On January 13, 2017, the U.S. Department of Energy (DOE) released the 2017 U.S. Energy and Employment Report (USEER), which aims to aid in providing a more complete definition and quantification of energy employment across the economy. The report presents direct employment data for jobs associated with traditional energy companies, with the production of renewable energy, and with energy efficiency, and an analysis of a supplemental survey sent to 30,000 energy sector employers. According to the report, bioenergy electric generation and biofuel sub-technologies employ a total of 112,642 workers, with only 7,980 individuals working exclusively with bioenergy or biomass electric generation technologies. Nearly 64 percent of the bioenergy and biomass generation workers are employed within the construction industry.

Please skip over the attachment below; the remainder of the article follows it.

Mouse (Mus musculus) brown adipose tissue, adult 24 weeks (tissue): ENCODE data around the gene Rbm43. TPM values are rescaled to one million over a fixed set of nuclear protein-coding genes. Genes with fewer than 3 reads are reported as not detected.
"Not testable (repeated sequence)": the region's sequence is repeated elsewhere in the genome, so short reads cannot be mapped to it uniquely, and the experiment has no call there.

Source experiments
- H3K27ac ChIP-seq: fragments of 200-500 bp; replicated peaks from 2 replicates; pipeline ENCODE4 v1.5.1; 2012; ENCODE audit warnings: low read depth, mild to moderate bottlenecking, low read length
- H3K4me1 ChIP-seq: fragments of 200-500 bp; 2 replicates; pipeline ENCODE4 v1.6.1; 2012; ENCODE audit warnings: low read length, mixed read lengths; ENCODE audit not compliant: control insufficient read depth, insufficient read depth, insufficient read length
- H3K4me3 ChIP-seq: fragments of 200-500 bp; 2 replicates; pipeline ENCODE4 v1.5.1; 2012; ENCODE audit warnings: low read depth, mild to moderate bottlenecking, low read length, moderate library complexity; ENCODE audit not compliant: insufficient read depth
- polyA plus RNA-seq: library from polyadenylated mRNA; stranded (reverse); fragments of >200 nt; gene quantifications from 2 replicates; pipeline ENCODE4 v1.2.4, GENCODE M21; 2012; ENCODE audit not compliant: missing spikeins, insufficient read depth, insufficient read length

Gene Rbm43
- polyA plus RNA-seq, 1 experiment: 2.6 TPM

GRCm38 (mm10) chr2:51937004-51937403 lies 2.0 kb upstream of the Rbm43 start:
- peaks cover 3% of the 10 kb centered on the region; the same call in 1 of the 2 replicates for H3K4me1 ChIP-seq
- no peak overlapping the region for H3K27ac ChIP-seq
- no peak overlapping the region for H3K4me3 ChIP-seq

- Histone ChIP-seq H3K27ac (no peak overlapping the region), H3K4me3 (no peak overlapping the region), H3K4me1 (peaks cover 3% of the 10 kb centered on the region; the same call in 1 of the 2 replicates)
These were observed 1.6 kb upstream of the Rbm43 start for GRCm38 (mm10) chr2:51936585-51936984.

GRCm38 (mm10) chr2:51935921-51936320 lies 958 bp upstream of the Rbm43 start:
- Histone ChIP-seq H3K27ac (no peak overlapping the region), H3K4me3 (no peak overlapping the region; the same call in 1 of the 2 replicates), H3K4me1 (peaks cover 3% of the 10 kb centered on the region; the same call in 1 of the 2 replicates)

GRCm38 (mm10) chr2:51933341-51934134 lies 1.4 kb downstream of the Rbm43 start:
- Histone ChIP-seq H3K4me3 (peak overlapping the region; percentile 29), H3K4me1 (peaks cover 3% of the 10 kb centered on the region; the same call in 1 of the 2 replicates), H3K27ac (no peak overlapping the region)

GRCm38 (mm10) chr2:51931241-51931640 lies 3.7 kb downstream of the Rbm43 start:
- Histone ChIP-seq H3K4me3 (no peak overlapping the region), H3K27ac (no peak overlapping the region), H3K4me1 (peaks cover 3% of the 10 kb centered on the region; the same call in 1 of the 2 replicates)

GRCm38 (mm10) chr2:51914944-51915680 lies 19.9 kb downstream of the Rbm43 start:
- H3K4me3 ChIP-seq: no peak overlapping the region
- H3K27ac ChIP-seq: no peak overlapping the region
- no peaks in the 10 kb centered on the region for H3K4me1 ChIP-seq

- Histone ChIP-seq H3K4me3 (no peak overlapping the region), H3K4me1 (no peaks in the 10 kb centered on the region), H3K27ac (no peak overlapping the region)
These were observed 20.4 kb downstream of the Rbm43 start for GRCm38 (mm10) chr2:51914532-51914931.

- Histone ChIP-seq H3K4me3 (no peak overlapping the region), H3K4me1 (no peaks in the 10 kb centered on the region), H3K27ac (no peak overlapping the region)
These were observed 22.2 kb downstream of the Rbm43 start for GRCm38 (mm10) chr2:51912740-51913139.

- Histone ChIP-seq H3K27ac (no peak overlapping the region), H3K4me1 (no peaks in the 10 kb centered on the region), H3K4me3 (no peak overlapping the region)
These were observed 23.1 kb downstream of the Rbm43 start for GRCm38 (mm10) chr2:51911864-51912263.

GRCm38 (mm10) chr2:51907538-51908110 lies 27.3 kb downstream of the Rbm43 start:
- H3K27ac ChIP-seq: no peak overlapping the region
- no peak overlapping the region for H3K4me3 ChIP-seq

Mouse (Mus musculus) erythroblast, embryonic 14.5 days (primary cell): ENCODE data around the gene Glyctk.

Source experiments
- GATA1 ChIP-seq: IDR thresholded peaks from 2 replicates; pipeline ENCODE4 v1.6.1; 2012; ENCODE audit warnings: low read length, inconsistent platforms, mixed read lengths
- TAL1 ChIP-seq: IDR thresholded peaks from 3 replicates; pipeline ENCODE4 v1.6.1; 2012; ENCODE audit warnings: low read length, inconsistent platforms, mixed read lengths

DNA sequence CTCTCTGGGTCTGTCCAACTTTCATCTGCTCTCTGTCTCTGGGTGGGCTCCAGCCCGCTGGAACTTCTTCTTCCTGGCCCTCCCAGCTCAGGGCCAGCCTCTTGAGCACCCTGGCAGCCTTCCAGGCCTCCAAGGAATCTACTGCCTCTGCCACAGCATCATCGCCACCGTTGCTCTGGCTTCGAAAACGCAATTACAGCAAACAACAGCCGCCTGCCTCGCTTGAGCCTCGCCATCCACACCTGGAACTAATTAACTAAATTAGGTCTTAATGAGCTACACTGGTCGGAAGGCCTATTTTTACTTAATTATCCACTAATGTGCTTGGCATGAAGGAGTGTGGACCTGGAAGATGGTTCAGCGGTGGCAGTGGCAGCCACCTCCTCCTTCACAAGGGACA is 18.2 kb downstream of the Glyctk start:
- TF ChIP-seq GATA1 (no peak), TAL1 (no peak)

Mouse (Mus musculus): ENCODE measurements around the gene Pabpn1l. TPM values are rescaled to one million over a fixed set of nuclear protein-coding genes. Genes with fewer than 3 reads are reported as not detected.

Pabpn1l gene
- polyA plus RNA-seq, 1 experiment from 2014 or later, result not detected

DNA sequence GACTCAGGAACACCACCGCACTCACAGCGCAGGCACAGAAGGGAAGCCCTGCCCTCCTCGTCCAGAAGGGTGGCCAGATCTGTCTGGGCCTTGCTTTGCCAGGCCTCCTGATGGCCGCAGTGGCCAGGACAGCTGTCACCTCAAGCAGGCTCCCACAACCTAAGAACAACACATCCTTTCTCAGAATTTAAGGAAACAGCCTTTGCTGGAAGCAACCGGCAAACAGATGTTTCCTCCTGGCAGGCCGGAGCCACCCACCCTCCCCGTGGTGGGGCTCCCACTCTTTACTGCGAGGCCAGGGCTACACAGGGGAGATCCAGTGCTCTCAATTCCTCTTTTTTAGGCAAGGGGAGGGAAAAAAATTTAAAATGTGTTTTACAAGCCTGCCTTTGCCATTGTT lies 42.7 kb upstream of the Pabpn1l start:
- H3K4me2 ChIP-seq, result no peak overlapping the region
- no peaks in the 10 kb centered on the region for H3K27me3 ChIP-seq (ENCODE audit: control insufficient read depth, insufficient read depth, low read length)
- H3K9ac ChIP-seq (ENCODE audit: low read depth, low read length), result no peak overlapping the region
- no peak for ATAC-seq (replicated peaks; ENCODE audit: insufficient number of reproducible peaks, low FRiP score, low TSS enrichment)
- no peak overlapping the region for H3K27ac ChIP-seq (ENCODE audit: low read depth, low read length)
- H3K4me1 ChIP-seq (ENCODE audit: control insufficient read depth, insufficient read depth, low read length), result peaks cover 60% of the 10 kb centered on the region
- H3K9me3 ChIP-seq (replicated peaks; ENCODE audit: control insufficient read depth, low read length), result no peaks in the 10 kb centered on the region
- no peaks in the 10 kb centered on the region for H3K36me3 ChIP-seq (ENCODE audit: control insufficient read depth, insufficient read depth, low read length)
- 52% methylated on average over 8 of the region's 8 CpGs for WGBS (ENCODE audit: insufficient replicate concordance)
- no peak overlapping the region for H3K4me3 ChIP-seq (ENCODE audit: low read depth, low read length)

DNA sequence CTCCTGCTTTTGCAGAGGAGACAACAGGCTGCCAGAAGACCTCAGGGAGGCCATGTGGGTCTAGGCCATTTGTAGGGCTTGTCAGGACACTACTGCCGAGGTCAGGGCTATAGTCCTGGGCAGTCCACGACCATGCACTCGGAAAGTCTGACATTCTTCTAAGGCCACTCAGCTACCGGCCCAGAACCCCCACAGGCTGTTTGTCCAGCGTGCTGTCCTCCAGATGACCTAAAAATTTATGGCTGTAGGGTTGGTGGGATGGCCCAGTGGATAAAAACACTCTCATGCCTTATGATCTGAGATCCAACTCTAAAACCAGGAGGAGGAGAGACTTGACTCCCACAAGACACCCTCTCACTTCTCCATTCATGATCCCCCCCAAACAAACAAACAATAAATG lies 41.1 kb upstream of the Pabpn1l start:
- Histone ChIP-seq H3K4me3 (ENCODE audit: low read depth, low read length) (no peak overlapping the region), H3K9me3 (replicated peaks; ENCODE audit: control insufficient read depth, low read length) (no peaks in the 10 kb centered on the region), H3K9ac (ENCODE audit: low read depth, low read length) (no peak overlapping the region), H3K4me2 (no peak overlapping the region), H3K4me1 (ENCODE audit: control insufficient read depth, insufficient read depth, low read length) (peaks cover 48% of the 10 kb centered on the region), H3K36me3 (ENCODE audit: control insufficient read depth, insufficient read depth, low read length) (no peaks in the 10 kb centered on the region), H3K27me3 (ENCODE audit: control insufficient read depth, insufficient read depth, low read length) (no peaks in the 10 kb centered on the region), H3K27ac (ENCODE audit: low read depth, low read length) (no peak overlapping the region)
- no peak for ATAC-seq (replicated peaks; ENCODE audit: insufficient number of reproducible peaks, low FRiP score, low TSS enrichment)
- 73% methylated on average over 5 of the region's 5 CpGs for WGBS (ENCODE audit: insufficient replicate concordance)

Corn ethanol fuels employment accounts for 28,613 jobs, primarily within the agriculture and wholesale trade industry. Ethanol and non-woody biomass fuels employ approximately two percent of the fuels workforce (23,088 jobs). Since non-woody biomass represents a small portion of the overall fuel source, employment is mainly focused on professional and business services such as research and development. Woody biomass and cellulosic biofuels support 30,458 jobs, with nearly 56 percent of the jobs in the agriculture industry. A wide range of other biofuel activity, including early-stage research and development on algal biofuel, syngas, bioheat blends, landfill gas, and advanced biofuels, is captured under the “other biofuels” category. Together, these technologies employ 22,504 workers, primarily within the professional and business services sector.